The other scenario I can see is if you commit to letting them out every morning at the crack of dawn, never sleeping in and having someone you can depend on to do that if you are going on vacation or are too sick to do it. Of course this again requires the outside being OK for them to go outside.

    If they spend more time in the coop, they need more room in the coop. Exactly how much depends on a lot of the things I mentioned above.

    I find the more room I give them the less hard I have to work. A good example is poop management, but there are others. I also find the more room they have, the more flexibility I have in managing problems.

    If you build with the minimum space in mind and then find you have a predator problem in your run, you have to immediately solve that problem. With a bigger coop, maybe you could leave them locked in there while you solve the problem. Often these involve animals like foxes or raccoons that don’t hang around and can take a while to take care of.

    When I have a hen laying outside the coop and run, I can lock all of them in the run until that hen learns to lay where I want her to.

    When I have a hen go broody or I want to integrate some chicks I’ve raised in a brooder, I have room to do that. If you start out with the maximum number of chickens shoehorned in your coop, that stuff gets really hard.

    Instead of trying to shoehorn the maximum number of chickens into a tiny space, I suggest you build bigger. It really will make your life a lot easier.

    If you are building a coop instead of buying one, I’ll mention that most building materials come in 4’ and 8’ dimensions. If you design your coop around that, you can generally build a coop with very little cutting and very little waste.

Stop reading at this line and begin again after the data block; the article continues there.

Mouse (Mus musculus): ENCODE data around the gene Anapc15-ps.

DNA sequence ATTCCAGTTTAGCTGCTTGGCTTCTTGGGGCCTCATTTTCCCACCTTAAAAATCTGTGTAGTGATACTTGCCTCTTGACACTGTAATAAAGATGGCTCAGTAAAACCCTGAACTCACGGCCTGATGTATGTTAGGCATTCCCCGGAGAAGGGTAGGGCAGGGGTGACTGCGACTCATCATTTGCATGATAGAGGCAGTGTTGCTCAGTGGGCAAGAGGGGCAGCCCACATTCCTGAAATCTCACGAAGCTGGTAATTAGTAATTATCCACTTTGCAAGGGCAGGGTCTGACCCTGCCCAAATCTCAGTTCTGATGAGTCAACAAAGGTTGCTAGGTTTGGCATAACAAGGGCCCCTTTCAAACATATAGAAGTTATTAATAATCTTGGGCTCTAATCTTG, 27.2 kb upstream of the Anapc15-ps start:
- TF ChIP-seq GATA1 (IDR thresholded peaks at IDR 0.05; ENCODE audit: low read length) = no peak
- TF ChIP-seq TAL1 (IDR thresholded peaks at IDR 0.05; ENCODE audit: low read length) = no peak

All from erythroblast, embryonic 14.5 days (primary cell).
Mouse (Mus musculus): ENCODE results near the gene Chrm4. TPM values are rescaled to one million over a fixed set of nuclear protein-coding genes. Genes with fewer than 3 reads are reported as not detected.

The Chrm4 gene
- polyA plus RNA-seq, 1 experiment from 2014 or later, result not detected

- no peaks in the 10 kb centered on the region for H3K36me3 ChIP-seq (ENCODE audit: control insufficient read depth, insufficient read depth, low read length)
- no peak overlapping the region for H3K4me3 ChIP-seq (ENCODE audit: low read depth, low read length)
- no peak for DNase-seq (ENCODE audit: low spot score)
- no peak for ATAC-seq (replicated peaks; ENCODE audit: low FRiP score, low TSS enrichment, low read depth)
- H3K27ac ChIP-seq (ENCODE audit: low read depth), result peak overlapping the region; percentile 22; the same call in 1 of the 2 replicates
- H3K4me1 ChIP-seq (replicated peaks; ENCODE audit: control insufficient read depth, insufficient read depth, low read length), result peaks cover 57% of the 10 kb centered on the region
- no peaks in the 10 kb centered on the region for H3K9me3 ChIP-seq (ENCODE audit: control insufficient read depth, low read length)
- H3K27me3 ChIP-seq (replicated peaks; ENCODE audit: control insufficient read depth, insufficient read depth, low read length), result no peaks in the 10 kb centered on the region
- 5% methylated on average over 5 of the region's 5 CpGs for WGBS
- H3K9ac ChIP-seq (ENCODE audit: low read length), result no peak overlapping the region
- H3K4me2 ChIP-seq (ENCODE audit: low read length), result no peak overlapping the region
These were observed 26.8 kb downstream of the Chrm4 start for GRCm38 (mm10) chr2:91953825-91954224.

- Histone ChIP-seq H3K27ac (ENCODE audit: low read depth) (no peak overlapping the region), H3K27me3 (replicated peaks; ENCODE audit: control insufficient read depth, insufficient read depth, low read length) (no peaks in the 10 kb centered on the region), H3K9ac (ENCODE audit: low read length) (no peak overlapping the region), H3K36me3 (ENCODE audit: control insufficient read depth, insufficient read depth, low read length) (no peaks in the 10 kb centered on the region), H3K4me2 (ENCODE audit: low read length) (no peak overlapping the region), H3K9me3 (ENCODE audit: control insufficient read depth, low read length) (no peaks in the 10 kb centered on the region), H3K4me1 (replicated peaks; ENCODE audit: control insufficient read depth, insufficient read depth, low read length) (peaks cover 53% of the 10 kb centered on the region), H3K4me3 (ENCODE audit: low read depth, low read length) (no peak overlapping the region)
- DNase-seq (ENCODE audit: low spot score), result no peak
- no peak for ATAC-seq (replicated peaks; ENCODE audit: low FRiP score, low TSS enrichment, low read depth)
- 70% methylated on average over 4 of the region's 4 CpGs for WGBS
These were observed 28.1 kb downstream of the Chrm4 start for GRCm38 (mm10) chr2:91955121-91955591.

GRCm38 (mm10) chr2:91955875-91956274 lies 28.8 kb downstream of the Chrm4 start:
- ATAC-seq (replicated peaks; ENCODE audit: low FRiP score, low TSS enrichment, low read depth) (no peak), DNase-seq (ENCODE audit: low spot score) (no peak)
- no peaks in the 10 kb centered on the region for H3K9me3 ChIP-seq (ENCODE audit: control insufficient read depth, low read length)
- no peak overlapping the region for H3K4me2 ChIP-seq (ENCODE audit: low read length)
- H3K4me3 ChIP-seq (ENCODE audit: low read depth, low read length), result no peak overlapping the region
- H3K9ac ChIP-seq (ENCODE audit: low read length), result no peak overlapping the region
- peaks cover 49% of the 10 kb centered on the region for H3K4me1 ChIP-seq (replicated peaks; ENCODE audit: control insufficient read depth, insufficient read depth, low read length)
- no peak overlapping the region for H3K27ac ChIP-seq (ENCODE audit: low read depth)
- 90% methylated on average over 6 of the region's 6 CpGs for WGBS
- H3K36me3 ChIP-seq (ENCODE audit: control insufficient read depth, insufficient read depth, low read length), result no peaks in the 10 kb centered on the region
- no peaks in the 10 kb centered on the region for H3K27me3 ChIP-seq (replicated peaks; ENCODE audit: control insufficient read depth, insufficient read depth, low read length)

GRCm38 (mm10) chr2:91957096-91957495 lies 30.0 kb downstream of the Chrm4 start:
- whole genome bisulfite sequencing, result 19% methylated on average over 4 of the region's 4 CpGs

Another good option is to get one of those building kits from Lowe’s, Home Depot, places like that, and convert it to a coop. All you need is roosts, a pop door, nest boxes, and decent ventilation. Roosts are dead simple to put in.

    The pop door (that’s the way the chickens get to the run from the coop) involves cutting out a hole maybe 12” square and figuring out a way to close it if you want to lock them up. This sounds complicated but it’s really not. You can hinge a door and have a hasp or build a guillotine type door. There are plenty of people on this forum that can give you details.

    You can make the nests as simple or complicated as you wish. You can make nests with cat litter boxes, the bucket the cat litter comes in, 4 or 5 gallon plastic buckets you can get free at a deli or bakery, or a whole lot of other things. You can build convoluted contraptions with roll-out nests or with outside access.

    Ventilation may be your hardest issue and again that does not have to be hard. You can maybe cut out the top few inches around the top of your walls and enclose that with hardware cloth to keep predators out. Gable vents or roof vents move a lot of air. I suggest you don’t depend on ridge vents if you live where you can get snow. Snow can block those. I’ll include a few articles I think everyone that is designing and building a coop should read. The Muddy Run and Ventilation ones will apply to everyone. The Cold Weather one depends on where you live.

    Pat’s Big Ol' Ventilation Page
    https://www.backyardchickens.com/web/viewblog.php?id=1642-VENTILATION

    Pat’s Cold Coop (winter design) page:
    https://www.backyardchickens.com/web/viewblog.php?id=1642-winter-coop-temperatures

    Pat’s Big Ol' Mud Page (fixing muddy runs):
    https://www.backyardchickens.com/web/viewblog.php?id=1642-fix-a-muddy-run

    Good luck with this and welcome to the adventure.
     
  5. Coco Rae

    Coco Rae Out Of The Brooder

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    Oct 23, 2012
    Sounds big enough to me.
    I would want to get at lease 2 sq feet per Chicken so I think that it would be a good idea to get it while you can.
    I would get it!
    Hope this helps,
    Coco